Black women who are diagnosed with breast cancer have a higher probability of dying from the disease than white women, regardless of their estrogen receptor status, according to research from the National Cancer Institute (NCI). Differences in breast cancer mortality may reflect racial differences in access and response to innovative breast cancer treatments, as well as other biologic and nonbiologic factors, according to the report. In addition, the researchers found that differences in outcomes in the first few years postdiagnosis make up nearly all of the disparity. These results were published online July 7, 2009, in the Journal of the National Cancer Institute.
Recent years have seen an improvement in overall breast cancer mortality rates, but disparities remain between black and white women, with black women experiencing higher breast cancer mortality rates despite lower incidence rates. Researchers have been studying biologic, environmental, and socioeconomic factors, but the underlying cause of this disparity remains unclear.
Black women are more likely than white women to develop estrogen receptor–negative (ER–) breast cancers. Previously, it has been thought that the difference in the proportion of estrogen receptor–positive (ER+) to ER– tumors was a major contributor to the gap in mortality rates.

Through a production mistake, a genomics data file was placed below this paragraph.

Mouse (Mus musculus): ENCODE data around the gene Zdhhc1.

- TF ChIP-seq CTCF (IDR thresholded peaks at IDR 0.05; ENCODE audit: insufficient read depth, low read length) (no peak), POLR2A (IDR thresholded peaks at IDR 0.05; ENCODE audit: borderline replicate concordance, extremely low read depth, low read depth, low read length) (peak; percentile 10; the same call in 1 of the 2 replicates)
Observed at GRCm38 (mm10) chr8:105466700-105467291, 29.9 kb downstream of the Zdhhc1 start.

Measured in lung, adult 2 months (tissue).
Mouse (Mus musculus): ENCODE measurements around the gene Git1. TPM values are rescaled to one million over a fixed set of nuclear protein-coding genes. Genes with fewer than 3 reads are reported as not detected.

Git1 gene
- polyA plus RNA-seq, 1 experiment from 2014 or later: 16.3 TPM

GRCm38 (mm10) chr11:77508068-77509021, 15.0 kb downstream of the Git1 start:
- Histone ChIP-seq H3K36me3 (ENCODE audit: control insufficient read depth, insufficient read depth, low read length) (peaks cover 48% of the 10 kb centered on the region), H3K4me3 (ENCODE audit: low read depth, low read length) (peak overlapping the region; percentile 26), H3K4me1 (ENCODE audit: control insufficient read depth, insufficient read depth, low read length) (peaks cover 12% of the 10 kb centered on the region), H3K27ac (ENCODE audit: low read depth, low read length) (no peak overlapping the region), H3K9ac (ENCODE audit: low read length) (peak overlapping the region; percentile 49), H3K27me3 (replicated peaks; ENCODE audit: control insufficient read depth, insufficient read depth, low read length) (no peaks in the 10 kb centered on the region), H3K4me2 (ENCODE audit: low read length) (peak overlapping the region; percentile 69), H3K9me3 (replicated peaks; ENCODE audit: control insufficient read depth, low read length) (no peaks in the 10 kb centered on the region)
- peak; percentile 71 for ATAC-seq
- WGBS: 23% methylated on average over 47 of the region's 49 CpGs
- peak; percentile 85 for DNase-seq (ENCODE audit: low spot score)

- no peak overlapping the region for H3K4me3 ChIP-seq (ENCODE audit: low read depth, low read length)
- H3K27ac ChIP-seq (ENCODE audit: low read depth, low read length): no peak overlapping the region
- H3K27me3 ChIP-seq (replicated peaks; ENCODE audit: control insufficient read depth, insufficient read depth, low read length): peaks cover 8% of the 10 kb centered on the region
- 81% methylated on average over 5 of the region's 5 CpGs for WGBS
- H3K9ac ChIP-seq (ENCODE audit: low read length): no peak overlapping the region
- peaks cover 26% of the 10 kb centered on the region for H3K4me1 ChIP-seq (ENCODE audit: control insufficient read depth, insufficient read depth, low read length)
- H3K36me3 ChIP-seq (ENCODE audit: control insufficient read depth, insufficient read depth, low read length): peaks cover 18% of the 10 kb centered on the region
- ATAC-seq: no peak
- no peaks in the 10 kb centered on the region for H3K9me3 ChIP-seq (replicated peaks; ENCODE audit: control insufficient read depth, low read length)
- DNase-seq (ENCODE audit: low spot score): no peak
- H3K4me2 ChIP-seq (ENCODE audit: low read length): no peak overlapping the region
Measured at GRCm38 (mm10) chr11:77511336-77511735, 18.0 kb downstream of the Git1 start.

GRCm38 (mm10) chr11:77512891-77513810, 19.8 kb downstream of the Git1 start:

“We were surprised to discover that estrogen-receptor status only accounted for a portion of the disparity,” said Idan Menashe, PhD, lead author and research fellow in NCI’s Division of Cancer Epidemiology and Genetics. “Looking further at the data we were able to pinpoint that disparate outcomes between black and white women, particularly in the first few years following a breast cancer diagnosis, are the driving factor behind this racial gap.”
The NCI researchers compared breast cancer rates for black and white women using data from the NCI’s Surveillance, Epidemiology and End Result (SEER) program. They found that, from 1990 to 2004, incidence rate ratios remained fairly stable while the breast cancer mortality rate ratios persistently increased.
Furthermore, the researchers observed that, regardless of ER status, black women with breast cancer were still more likely to die of the disease than white women. This disparity remained even when the researchers adjusted for age at diagnosis, stage and grade of the tumor, year of diagnosis, and socioeconomic status. When the researchers examined the hazard rate trends in black and white women, they noticed that the largest differences occurred in the first 3 years after diagnosis in both ER– and ER+ tumors.
The researchers also examined the incidence-based mortality of breast cancer among black and white women using a novel counterfactual (what if) approach to further explore this disparity. In this case, the researchers explored what the black-to-white mortality rate would have been if the proportion of ER+/– tumors were similar in both the black and white populations, as well as what the mortality rates would have been if the two groups had similar hazard rates.
This analysis confirmed that, despite the higher incidence of ER– tumors (which are associated with a less favorable prognosis) among black women, the differences in survival outcomes between the two populations were driven largely by differences in the hazard rate as opposed to differences in ER status.